The included aluminum-rubber-plastic stand feels horribly cheap but is ironically perfectly designed and incredibly helpful. It took me forever to commit to using the stand, but, once I did, I found it invaluable for optimally positioning the C2 on my lap while sitting crosslegged on the couch or in a big comfy chair.
The touch features work great and are a joy to use. There’s a slew of buttons all over the C2 and they all work as made but design wise there’s some things to be desired here. Having three USB3 ports is nice but excessive; I’d rather trade in one port for an HDMI-Mini port. The Mini-Display port seemed rather useless; I did hook my C2 up to a 30-inch HP monitor and it only would display at 1,280 x 800 resolution. I did use the included USB-HDMI cable to connect the C2 to another portable machine. This works to turn the C2 into a miniature Cintiq Touch for the portable. The back-facing camera on the C2 is nice and useful for iterative paint-overs. It’s easy to snap a picture of a design, then tune it quickly in Photoshop to communicate a critique.
The C2 is small and that pays off in portability. Working with it while traveling is a great unobtrusive and comfortable experience. The biggest problem with the design of the C2 is the placement of the Windows Key in the center of the rocker ring. Since it cannot be reassigned, its placement becomes frustrating because it’s very easy to accidentally touch the Windows Key, which will launch the start menu and yank you out of your chosen application. The grip surface of the C2 is quite well made. A portion of the backing and the trim is made from a hard rubber-like plastic that’s very tactile and makes the C2 easy to hold.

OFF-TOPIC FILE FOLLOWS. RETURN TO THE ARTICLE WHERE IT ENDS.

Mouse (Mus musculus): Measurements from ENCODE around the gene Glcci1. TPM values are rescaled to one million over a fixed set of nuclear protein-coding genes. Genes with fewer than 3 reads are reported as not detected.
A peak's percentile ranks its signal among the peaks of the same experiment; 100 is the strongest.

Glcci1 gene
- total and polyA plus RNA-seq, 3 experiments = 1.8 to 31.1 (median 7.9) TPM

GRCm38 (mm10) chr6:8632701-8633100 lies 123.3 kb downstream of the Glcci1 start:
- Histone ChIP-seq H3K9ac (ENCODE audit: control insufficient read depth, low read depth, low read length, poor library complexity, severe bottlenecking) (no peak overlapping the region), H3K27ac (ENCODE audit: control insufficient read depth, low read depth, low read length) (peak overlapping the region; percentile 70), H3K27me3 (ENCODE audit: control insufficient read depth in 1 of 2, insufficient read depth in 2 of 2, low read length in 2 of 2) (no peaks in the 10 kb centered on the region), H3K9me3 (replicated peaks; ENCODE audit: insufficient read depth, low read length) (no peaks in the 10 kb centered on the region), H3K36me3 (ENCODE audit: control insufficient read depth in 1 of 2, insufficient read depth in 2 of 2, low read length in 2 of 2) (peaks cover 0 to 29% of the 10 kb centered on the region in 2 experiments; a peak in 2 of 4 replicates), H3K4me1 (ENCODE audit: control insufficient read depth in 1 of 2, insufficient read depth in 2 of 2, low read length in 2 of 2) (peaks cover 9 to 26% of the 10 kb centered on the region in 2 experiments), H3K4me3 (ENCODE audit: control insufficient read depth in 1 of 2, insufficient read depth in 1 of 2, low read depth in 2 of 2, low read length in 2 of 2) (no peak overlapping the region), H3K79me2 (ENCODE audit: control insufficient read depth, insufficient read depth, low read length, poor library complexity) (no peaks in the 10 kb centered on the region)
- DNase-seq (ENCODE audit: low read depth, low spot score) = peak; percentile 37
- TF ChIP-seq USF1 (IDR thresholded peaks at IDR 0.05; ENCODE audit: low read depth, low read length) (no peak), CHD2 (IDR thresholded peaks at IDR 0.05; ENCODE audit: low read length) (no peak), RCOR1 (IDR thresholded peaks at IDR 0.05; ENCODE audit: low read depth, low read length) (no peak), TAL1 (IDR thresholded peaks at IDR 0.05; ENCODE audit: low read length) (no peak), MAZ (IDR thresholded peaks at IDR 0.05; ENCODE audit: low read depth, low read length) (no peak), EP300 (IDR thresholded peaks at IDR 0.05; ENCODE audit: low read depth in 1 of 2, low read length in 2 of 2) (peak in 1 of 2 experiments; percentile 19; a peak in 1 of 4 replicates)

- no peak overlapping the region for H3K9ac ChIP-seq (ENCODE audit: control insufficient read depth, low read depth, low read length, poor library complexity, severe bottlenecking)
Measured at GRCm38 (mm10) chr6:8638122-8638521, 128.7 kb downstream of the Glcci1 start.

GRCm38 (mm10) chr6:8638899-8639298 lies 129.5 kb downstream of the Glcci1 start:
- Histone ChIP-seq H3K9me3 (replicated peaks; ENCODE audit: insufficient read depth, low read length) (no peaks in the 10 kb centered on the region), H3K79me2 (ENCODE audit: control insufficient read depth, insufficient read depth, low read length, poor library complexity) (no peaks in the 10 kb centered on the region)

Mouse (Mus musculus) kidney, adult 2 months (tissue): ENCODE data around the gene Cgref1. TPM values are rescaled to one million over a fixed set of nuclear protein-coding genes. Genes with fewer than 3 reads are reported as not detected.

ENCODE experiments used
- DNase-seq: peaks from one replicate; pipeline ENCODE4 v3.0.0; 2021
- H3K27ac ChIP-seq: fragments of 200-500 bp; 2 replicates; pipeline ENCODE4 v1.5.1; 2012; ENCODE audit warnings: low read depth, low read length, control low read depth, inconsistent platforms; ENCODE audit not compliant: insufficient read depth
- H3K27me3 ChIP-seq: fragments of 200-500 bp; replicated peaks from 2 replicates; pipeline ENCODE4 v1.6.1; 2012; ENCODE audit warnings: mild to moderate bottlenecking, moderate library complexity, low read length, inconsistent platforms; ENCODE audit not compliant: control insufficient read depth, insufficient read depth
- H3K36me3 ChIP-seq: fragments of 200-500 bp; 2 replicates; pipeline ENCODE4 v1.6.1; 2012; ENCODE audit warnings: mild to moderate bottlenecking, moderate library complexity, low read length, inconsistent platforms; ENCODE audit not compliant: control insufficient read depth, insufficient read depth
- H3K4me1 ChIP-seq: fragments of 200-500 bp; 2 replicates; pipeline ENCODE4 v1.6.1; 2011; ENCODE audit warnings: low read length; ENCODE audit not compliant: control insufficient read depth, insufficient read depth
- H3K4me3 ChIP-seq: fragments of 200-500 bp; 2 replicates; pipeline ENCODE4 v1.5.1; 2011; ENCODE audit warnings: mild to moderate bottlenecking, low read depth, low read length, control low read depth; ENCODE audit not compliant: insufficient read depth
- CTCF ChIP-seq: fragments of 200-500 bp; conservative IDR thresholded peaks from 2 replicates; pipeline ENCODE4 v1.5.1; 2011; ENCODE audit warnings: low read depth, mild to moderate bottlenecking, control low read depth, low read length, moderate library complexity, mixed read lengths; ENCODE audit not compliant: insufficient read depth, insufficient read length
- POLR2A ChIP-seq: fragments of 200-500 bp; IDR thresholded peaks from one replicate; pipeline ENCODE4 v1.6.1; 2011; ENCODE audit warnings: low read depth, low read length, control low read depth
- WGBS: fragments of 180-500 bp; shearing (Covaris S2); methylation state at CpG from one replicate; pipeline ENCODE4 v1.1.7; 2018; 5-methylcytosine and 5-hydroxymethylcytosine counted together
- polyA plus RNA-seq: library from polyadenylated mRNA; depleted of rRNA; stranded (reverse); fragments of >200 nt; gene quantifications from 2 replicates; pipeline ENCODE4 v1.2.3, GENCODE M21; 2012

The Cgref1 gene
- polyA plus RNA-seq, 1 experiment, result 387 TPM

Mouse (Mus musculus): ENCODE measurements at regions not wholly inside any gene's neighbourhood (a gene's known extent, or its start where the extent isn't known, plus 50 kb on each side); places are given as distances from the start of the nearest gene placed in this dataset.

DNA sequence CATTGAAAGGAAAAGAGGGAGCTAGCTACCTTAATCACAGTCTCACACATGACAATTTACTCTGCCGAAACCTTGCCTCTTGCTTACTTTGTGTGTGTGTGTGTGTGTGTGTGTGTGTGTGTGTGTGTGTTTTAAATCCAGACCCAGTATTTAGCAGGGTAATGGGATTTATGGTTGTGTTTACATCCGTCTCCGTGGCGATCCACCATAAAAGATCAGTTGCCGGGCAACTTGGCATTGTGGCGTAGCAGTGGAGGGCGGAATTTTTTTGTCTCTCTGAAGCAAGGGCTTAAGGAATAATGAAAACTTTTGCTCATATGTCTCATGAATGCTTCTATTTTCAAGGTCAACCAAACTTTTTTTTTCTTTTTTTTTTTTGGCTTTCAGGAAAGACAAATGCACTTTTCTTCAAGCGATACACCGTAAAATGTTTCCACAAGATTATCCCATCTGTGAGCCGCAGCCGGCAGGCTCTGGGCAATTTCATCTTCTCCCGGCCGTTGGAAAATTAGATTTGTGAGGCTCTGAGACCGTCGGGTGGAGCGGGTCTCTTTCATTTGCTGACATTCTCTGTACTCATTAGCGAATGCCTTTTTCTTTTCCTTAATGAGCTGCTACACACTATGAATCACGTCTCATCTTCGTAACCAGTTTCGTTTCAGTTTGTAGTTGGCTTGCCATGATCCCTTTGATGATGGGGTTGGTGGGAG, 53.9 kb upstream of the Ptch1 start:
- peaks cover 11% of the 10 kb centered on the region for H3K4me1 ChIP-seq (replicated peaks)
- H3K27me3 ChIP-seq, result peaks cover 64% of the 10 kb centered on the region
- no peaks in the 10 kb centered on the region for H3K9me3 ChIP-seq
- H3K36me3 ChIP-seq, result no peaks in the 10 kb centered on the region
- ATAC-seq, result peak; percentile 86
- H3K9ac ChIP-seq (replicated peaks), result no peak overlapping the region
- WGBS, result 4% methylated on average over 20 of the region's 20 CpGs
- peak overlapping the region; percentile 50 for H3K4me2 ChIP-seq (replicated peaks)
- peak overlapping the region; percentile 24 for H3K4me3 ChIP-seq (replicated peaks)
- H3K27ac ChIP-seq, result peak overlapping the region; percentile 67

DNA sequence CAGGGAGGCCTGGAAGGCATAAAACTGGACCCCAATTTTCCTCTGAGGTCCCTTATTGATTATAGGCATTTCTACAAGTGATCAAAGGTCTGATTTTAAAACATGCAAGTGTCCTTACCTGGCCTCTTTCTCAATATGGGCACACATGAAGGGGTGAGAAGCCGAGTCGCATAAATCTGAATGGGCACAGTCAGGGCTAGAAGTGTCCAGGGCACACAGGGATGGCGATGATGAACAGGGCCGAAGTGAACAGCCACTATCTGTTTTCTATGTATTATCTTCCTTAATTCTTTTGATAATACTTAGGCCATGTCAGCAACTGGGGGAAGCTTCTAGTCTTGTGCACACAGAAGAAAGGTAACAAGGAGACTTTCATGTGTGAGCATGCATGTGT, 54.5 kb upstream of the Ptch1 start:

Wacom Preferences, the ability to map the buttons in the rocker ring and express keys per your chosen application is great. The sleep and wake function makes it freakishly easy to accidentally re-awake the C2 right after it’s been put to sleep as well as accidentally toggle on the camera. On a few occasions, it has re-awakened — sometimes in camera mode — with the fans running, cooking itself inside the padded soft case.
Adding a stick-on pen loop is helpful as it allows you to securely store the stylus on the C2’s body. The soft gray carrying case included with the C2 looks refreshingly not like your normal computer bag. The soft case is tight on space and I found I had to be particularly choosy about how many accessories I attempted to stuff in it.
Wacom is stepping in the right direction with the Companion 2. It’s an interesting and fun device that blends the functionality of a full-size Cintiq Touch with the portability of a small notebook. Fully spec’d out, the Companion 2 is a fun, powerful and a very portable creative device.
— John Chalfant

Todd Sheridan Perry is a visual-effects supervisor and digital artist who has worked on features including The Lord of the Rings: The Two Towers, Speed Racer, 2012, Final Destination 5 and Avengers: Age of Ultron. You can reach him at [email protected]
John Chalfant creates artwork, designs and CG visualizations for movies, games and special-venue projects. He blogs at www.jchalfant.com.